Astronauts Set To Return To Earth In First U.S. Splashdown In Decades
The two astronauts that blasted off in the first private space vehicle to take people to the International Space Station are about to return to Earth — by splashing down in the waters around Florida.
"Just like on an airliner, there are bags if you need them. And we'll have those handy," Hurley said in a press conference held on Friday, while on board the station. "And if that needs to happen, it certainly wouldn't be the first time that that's happened in a space vehicle. It will be the first time in this particular vehicle, if we do."
The astronauts will come home in the same SpaceX Dragon capsule that took them up on May 30. Their flight marked the first time people had been launched to orbit from U. S. soil since NASA retired its space shuttles in 2011.
The success of their trip in the SpaceX vehicle has been a major milestone for commercial space travel, and a vindication of NASA's long-term plan to rely on space taxis for routine flights to and from the orbiting outpost—while the government agency focuses on developing vehicles for a return to the moon.
The current plan is for the Dragon "Endeavour" capsule to undock from the International Space Station on Saturday at 7:34 p.m. ET, with scheduled splashdown at 2:42 p.m. ET on Sunday. There are potential splashdown zones both in the Atlantic and the Gulf of Mexico. With a hurricane headed towards Florida, however, it's unclear if the weather will cooperate with the plan.
"We have confidence that the teams on the ground are, of course, watching that much more closely than we are," said Behnken. "And we won't leave the space station without some good landing opportunities in front of us, good splashdown weather in front of us."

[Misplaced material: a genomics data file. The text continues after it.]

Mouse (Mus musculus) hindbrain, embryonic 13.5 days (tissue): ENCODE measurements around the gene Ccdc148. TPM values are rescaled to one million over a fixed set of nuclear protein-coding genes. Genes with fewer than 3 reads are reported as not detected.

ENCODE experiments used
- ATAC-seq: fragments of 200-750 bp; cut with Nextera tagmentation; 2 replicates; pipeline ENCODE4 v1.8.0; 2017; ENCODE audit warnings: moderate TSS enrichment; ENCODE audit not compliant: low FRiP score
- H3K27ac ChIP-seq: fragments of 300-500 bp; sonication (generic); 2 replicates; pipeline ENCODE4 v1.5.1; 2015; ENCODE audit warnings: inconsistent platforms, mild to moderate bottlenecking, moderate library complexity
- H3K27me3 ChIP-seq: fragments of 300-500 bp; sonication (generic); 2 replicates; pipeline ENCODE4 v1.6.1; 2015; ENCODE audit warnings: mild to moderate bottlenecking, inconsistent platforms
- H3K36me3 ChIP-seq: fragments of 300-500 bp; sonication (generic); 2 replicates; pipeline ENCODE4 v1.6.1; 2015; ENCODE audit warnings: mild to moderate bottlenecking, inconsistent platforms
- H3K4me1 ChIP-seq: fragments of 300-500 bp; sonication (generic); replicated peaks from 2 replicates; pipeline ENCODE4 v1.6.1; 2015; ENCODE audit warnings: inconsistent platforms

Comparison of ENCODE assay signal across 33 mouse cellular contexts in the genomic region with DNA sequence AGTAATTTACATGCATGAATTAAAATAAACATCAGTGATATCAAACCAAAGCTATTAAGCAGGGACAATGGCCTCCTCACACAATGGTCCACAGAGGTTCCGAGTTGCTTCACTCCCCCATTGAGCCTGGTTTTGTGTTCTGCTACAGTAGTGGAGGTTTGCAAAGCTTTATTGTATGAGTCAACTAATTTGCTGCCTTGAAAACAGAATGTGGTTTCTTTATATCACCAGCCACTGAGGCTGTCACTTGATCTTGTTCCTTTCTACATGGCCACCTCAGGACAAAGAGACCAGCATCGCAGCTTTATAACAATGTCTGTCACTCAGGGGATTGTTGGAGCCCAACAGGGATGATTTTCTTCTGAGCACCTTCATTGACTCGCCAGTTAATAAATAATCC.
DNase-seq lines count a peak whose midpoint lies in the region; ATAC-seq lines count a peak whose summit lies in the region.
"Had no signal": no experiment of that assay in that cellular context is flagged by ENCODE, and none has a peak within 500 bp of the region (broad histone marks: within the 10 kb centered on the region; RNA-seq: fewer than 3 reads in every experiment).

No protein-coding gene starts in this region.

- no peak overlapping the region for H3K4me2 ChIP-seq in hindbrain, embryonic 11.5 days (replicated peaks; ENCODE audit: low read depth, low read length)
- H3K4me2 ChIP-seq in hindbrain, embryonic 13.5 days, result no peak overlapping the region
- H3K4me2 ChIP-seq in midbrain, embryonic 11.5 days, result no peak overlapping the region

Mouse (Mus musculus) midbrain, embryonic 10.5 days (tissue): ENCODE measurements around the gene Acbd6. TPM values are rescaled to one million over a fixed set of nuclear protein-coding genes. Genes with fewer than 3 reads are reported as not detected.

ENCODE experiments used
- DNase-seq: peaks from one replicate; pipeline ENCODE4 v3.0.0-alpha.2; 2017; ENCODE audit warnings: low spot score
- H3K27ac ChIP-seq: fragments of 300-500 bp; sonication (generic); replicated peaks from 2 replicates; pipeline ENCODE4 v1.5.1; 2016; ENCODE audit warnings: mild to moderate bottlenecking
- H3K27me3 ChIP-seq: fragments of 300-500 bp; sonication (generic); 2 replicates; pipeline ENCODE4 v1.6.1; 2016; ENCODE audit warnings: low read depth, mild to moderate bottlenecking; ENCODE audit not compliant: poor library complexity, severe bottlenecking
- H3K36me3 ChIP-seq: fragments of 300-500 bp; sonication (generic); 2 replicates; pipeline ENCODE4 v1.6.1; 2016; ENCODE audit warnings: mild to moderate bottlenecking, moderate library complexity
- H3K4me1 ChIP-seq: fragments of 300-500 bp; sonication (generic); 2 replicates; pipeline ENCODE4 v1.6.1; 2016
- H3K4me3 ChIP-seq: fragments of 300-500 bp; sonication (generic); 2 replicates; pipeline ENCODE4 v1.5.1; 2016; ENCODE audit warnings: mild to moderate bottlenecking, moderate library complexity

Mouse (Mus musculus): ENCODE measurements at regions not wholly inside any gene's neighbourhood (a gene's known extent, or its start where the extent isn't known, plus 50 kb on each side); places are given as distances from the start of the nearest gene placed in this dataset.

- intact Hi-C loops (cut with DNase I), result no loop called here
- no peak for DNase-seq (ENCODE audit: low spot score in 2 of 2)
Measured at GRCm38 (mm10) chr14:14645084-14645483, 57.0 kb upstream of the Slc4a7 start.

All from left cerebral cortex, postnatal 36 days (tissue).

He said the astronauts could always stay on the space station longer. "There's more chow and I know the space station program's got more work that we can do," said Behnken.
After the astronauts undock from the station, they can remain in the capsule for 24 to 48 hours before splashing down.
Their mission is technically a demonstration flight—it is the final test for SpaceX's crew system to be certified by NASA as 'operational' for future astronaut missions to and from the space station.
"She's super excited to be assigned to a SpaceX mission," says Behnken, who says the thing about his return to Earth that he's looking forward to the most is seeing his wife and son.
"My son is six years old," says Behnken, "and I can tell from the videos that I get, and talking to him on the phone, that he's changed a lot even in just the couple of months that we've been up here."